Can anyone explain what is 'DOLS'.

wazzer

Registered User
Jun 4, 2008
112
North west England.
My mother has been in a Care Home now for the last five years with AZ (now severe). I am her Deputy for Finance but not Welfare. Everything is running smoothly re: payments with council etc, etc. Out of the blue I have just received a telephone call from apparently my mother's social worker (first contact in 4 1/2 years) regarding a new government inititive called 'DOLS'.
Apparently, every resident has to be visited by a Social Worker who is resident in a Care Home (she was quite vague on the reason) and as I trust the members of this forum a lot more than I do any worker from the Council, Works and Pensions or Social Services, can anyone explain what this is and whether I should be concerned?
She did seem quite 'probing' as to whether I was mum's Health and Welfare Deputy.

Kind regards
Ken.
 
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carastro

Registered User
May 7, 2012
115
Just looked it up, I think it stands for Deprivation of Liberty Safeguards.

I guess it's something she is obliged to do following this new initiative.

Carastro
 

garnuft

Registered User
Sep 7, 2012
6,585
It is as a result of a Supreme court ruling 'a gilded cage is still a cage'.

It is axiomatic that people with disabilities, both mental and physical, have the same human rights as the rest of the human race.

It may be that those rights have sometimes to be limited or restricted because of their disabilities, but the starting point should be the same as that for everyone else.

This flows inexorably from the universal character of human rights, founded on the inherent dignity of all human beings.

Far from disability entitling the state to deny such people human rights: rather it places upon the state (and upon others) the duty to make reasonable accommodation to cater for the special needs of those with disabilities.

Those rights include the right to physical liberty... This is not a right to do or to go where one pleases. It is a more focussed right, not to be deprived of that physical liberty.

But, as it seems to me, what it means to be deprived of liberty must be the same for everyone, whether or not they have physical or mental disabilities.

If it would be a deprivation of my liberty to be obliged to live in a particular place, subject to constant monitoring and control, only allowed out with close supervision, and unable to move away without permission even if such an opportunity became available, then it must also be a deprivation of the liberty of a disabled person.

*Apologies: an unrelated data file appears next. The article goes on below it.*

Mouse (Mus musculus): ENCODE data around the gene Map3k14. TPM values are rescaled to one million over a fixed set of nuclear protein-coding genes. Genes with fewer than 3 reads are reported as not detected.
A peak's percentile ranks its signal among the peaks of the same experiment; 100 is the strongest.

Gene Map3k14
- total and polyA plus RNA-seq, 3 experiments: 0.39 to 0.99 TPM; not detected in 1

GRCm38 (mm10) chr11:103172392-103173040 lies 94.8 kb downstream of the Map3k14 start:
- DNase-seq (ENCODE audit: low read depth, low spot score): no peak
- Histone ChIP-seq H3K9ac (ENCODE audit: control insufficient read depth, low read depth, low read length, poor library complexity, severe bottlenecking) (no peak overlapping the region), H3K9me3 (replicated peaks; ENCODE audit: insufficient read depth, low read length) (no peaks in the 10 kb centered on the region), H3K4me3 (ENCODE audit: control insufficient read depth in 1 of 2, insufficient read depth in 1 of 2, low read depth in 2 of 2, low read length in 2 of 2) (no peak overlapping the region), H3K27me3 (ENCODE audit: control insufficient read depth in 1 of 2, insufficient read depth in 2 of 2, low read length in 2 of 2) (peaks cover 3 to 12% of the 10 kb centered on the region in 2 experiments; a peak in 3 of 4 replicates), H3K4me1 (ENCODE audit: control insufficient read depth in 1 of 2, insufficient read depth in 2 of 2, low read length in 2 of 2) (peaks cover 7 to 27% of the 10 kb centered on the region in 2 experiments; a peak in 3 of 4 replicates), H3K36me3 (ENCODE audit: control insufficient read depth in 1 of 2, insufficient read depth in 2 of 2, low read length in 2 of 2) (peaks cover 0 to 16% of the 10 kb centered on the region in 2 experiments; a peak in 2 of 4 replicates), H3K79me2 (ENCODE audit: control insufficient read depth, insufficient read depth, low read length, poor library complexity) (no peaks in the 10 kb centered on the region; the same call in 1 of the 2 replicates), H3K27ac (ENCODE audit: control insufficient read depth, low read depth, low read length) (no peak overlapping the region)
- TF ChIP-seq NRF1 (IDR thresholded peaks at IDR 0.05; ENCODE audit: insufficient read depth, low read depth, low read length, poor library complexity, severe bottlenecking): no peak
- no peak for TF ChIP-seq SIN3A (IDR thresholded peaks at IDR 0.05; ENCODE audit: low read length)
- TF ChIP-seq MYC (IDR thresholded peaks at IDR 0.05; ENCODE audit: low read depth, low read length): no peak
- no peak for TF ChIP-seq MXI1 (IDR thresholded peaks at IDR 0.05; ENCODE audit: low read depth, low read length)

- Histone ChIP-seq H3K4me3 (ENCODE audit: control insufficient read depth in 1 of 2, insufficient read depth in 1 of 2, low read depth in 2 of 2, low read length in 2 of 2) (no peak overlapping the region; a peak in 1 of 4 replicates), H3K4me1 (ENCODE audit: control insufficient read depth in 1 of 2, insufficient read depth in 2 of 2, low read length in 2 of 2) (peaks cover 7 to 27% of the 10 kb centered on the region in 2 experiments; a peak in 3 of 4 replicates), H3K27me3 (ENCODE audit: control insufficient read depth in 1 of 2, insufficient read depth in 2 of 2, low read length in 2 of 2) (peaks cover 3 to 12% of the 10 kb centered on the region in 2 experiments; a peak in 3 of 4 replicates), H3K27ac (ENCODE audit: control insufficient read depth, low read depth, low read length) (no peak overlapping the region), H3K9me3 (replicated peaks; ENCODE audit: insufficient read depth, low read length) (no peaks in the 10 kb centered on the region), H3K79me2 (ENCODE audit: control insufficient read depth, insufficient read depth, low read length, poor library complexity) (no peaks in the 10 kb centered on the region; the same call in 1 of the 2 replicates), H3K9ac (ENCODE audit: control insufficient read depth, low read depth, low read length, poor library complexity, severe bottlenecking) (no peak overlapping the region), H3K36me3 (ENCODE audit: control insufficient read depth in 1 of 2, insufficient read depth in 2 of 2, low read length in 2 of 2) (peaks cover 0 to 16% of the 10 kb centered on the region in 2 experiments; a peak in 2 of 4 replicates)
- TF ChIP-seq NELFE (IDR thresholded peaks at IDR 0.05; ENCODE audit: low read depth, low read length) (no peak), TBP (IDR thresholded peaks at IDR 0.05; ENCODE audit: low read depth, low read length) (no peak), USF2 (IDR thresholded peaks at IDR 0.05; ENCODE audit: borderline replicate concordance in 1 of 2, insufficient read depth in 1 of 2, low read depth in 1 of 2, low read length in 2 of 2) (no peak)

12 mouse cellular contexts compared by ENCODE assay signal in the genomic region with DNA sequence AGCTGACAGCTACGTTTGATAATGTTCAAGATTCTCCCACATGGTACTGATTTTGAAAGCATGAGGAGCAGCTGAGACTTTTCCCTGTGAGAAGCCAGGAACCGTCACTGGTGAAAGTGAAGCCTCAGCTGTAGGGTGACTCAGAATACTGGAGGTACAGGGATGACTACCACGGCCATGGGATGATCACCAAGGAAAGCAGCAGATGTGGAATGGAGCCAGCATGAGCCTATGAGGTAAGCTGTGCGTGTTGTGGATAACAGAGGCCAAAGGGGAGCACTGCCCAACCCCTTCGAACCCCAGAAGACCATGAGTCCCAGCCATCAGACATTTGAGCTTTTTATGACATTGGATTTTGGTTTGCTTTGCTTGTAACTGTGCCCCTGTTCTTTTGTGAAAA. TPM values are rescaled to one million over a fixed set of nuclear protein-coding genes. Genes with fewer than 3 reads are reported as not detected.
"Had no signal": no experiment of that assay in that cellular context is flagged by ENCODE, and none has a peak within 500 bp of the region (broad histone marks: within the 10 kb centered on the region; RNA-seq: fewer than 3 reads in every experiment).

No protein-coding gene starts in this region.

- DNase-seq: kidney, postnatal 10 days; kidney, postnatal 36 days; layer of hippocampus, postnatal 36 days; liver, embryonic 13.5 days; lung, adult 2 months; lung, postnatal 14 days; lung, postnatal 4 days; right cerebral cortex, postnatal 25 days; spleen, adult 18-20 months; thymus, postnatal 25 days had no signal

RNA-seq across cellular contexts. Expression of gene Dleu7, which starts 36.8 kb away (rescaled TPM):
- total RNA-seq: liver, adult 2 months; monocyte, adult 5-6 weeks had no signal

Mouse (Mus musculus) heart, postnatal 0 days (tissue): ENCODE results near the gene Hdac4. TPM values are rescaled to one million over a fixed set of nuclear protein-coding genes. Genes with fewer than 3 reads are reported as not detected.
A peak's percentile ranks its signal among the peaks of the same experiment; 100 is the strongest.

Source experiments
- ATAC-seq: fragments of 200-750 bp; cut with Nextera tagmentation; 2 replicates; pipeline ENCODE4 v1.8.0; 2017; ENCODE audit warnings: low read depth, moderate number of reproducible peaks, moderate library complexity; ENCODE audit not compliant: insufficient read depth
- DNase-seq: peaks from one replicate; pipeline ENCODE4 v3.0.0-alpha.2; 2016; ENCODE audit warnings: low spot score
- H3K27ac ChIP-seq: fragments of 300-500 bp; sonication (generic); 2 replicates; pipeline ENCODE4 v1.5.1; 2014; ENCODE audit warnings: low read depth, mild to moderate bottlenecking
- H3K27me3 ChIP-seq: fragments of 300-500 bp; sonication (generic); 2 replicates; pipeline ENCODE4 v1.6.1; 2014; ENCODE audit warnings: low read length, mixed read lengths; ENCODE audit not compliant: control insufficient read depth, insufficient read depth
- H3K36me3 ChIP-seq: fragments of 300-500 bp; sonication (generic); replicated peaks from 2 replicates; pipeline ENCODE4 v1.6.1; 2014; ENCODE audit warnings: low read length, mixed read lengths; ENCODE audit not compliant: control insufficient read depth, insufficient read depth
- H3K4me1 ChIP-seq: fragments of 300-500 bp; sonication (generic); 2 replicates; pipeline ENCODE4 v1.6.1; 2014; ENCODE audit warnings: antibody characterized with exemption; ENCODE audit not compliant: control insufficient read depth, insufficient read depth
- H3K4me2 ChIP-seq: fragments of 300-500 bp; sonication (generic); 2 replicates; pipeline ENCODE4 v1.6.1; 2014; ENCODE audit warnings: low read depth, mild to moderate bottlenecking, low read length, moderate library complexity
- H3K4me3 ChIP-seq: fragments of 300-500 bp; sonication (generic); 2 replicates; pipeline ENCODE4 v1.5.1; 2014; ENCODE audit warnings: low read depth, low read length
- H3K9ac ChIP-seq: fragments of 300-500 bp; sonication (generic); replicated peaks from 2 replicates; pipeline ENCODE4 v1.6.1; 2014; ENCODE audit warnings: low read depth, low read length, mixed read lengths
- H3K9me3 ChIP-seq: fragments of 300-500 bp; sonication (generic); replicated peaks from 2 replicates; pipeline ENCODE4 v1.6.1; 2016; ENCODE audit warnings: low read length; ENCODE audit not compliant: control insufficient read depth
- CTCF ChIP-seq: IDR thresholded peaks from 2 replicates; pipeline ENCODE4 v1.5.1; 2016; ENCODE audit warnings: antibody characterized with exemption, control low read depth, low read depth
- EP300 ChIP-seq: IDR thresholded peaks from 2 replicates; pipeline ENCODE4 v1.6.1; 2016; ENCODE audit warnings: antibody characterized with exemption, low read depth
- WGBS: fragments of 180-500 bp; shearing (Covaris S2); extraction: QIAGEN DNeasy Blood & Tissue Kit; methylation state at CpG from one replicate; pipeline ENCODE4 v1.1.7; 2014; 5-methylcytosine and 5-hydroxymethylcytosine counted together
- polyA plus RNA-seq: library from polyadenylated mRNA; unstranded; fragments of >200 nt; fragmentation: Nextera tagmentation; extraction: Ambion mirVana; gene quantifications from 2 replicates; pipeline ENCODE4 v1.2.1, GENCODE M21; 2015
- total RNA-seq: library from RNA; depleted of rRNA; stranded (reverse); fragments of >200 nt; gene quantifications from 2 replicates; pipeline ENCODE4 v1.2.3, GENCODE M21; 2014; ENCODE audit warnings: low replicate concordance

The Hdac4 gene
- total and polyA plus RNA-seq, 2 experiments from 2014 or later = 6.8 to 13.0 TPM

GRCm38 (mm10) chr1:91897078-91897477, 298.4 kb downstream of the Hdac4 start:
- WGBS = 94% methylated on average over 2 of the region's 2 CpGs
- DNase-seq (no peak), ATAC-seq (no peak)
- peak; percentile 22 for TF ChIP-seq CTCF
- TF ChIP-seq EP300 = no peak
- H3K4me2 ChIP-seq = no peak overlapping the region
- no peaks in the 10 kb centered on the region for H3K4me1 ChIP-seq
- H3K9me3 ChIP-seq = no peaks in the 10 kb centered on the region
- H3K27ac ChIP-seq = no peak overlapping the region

The fact that my living arrangements are comfortable, and indeed make my life as enjoyable as it could possibly be, should make no difference.
A gilded cage is still a cage.


The judge ruled that people being held in a place against their will, even if it is in their best interests, however comfortable the environment... still amounted to a deprivation of liberty and councils and care providers now have to ensure that Deprivation Of Liberty Safeguards are in place.

Previously, without a dols in place, they were acting illegally by using restraint (however gentle... distraction could be classed as a restraint) and locked doors to prevent someone from leaving a building or situation.

It will give vulnerable people the protection that others have, rather than care providers making the decision informally, it will have to be a justified and independantly monitored decision.
 

Raggedrobin

Registered User
Jan 20, 2014
1,427
I had to go through a DOLs declaration for my Mum, It isn't as scary as it sounds. I hadn't heard that everyone had to have one, though.:confused: One was done for Mum because she is in an open home and they feared restraining her to stop her 'escaping' without one. This doesn't mean they were doing anything horrid to her, just standing in her way. As has been said here, deprivation of liberty may mean something as simple as distracting a person to stop them doing something that is potentially dangerous to themselves or others.
It does feel weird to sign, because of the name 'deprivation of liberty' sounds like you agree to them being locked up but it really protects the person from causing themselves or others harm.
 

gringo

Registered User
Feb 1, 2012
1,189
UK.
It does feel weird to sign, because of the name 'deprivation of liberty' sounds like you agree to them being locked up but it really protects the person from causing themselves or others harm.
I agree, but you left out the most important word. 'Deprivation Of Liberty Safeguards.
Garnuft's post explains the legal thinking behind their introduction.
I posted this earlier in the month on another thread